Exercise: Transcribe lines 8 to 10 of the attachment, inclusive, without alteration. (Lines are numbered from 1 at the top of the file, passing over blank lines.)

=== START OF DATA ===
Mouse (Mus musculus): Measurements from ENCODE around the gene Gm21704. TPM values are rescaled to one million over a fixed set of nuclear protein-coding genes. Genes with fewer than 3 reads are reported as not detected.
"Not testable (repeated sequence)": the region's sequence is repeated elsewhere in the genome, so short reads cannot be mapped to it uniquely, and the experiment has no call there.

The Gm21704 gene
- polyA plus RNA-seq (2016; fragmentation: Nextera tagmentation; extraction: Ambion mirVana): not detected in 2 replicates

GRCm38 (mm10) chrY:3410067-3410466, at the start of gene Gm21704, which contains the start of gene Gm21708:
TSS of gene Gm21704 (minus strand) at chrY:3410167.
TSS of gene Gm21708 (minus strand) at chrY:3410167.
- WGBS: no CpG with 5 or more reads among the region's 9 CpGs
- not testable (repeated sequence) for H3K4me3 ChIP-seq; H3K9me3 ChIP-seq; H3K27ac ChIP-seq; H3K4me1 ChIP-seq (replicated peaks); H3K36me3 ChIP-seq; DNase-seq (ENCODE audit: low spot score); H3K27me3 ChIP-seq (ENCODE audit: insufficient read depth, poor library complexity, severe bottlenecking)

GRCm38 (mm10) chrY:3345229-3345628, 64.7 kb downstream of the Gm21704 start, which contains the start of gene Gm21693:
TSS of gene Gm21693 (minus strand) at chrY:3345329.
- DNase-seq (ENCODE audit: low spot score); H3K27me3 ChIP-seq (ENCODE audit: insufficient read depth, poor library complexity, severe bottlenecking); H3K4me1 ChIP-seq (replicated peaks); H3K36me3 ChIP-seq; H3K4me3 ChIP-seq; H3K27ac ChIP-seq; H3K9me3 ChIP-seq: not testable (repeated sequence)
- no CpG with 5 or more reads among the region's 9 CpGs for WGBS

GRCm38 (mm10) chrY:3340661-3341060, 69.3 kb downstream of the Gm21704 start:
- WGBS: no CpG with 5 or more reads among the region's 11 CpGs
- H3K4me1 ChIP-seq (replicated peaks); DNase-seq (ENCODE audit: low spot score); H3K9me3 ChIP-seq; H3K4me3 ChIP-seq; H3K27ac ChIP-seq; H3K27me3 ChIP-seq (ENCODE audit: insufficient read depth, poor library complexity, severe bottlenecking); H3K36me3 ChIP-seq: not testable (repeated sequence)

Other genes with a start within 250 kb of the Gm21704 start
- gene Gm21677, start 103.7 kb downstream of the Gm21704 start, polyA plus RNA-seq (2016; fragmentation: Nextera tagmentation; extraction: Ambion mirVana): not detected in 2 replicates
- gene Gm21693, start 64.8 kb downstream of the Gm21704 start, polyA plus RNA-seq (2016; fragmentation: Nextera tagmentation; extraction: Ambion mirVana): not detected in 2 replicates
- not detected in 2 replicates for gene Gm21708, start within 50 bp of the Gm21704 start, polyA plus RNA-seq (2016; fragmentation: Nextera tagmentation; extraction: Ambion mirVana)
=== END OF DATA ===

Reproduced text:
- WGBS: no CpG with 5 or more reads among the region's 9 CpGs
- not testable (repeated sequence) for H3K4me3 ChIP-seq; H3K9me3 ChIP-seq; H3K27ac ChIP-seq; H3K4me1 ChIP-seq (replicated peaks); H3K36me3 ChIP-seq; DNase-seq (ENCODE audit: low spot score); H3K27me3 ChIP-seq (ENCODE audit: insufficient read depth, poor library complexity, severe bottlenecking)

GRCm38 (mm10) chrY:3345229-3345628, 64.7 kb downstream of the Gm21704 start, which contains the start of gene Gm21693: